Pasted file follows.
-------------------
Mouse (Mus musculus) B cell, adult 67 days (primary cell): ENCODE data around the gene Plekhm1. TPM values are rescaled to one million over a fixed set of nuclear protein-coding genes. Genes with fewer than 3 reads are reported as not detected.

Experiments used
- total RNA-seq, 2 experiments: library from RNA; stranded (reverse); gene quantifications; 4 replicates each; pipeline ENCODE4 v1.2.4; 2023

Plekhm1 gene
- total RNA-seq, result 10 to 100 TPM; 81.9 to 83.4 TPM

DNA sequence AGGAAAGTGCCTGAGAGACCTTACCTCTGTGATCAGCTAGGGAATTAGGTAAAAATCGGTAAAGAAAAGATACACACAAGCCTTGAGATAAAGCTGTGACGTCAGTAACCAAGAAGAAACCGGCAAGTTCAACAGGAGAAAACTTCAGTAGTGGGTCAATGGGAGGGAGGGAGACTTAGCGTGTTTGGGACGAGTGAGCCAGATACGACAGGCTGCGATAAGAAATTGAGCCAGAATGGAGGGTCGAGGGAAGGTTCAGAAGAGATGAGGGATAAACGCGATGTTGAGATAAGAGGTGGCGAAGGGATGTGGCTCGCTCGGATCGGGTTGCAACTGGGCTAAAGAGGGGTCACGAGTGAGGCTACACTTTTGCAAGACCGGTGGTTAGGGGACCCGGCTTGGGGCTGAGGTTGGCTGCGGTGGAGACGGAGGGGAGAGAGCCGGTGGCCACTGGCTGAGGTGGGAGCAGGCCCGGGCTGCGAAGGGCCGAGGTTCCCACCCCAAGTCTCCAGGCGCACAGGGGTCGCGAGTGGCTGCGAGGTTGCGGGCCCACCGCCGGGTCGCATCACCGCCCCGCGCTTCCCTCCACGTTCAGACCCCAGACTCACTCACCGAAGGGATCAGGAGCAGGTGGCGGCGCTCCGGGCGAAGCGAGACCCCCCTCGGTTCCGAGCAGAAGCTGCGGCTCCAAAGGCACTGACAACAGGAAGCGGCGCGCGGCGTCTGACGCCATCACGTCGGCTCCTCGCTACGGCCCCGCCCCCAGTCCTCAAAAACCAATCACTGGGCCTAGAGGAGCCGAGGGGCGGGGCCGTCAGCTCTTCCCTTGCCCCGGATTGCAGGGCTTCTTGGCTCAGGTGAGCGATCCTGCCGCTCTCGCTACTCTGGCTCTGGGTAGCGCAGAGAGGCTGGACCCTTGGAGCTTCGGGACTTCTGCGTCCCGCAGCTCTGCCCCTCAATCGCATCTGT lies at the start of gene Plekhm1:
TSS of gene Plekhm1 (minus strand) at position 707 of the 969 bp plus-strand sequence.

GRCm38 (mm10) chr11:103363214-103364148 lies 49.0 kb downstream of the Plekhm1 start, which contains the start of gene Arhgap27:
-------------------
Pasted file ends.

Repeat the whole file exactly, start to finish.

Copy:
Mouse (Mus musculus) B cell, adult 67 days (primary cell): ENCODE data around the gene Plekhm1. TPM values are rescaled to one million over a fixed set of nuclear protein-coding genes. Genes with fewer than 3 reads are reported as not detected.

Experiments used
- total RNA-seq, 2 experiments: library from RNA; stranded (reverse); gene quantifications; 4 replicates each; pipeline ENCODE4 v1.2.4; 2023

Plekhm1 gene
- total RNA-seq, result 10 to 100 TPM; 81.9 to 83.4 TPM

DNA sequence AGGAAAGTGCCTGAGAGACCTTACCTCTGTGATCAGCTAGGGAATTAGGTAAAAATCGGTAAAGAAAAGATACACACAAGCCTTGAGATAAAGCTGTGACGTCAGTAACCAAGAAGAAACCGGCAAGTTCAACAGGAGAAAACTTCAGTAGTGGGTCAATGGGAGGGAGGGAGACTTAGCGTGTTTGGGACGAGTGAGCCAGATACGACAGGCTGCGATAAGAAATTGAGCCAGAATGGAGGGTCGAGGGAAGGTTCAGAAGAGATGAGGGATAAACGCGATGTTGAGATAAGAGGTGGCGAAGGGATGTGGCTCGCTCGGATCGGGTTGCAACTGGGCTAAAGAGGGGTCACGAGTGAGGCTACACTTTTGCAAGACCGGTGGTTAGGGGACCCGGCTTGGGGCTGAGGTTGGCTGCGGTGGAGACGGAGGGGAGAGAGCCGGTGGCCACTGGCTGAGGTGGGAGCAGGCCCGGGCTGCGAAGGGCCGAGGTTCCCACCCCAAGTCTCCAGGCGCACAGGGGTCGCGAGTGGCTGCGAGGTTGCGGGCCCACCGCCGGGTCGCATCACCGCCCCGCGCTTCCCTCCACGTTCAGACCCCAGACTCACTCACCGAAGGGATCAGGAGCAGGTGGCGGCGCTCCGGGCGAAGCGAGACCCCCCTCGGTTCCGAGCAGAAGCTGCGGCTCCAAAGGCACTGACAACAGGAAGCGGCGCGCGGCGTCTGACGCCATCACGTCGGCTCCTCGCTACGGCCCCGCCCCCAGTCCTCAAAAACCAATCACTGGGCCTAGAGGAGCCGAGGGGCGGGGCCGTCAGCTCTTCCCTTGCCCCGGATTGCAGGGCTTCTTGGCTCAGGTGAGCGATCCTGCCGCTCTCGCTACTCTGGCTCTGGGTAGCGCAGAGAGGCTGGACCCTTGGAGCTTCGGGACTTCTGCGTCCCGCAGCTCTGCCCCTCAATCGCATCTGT lies at the start of gene Plekhm1:
TSS of gene Plekhm1 (minus strand) at position 707 of the 969 bp plus-strand sequence.

GRCm38 (mm10) chr11:103363214-103364148 lies 49.0 kb downstream of the Plekhm1 start, which contains the start of gene Arhgap27: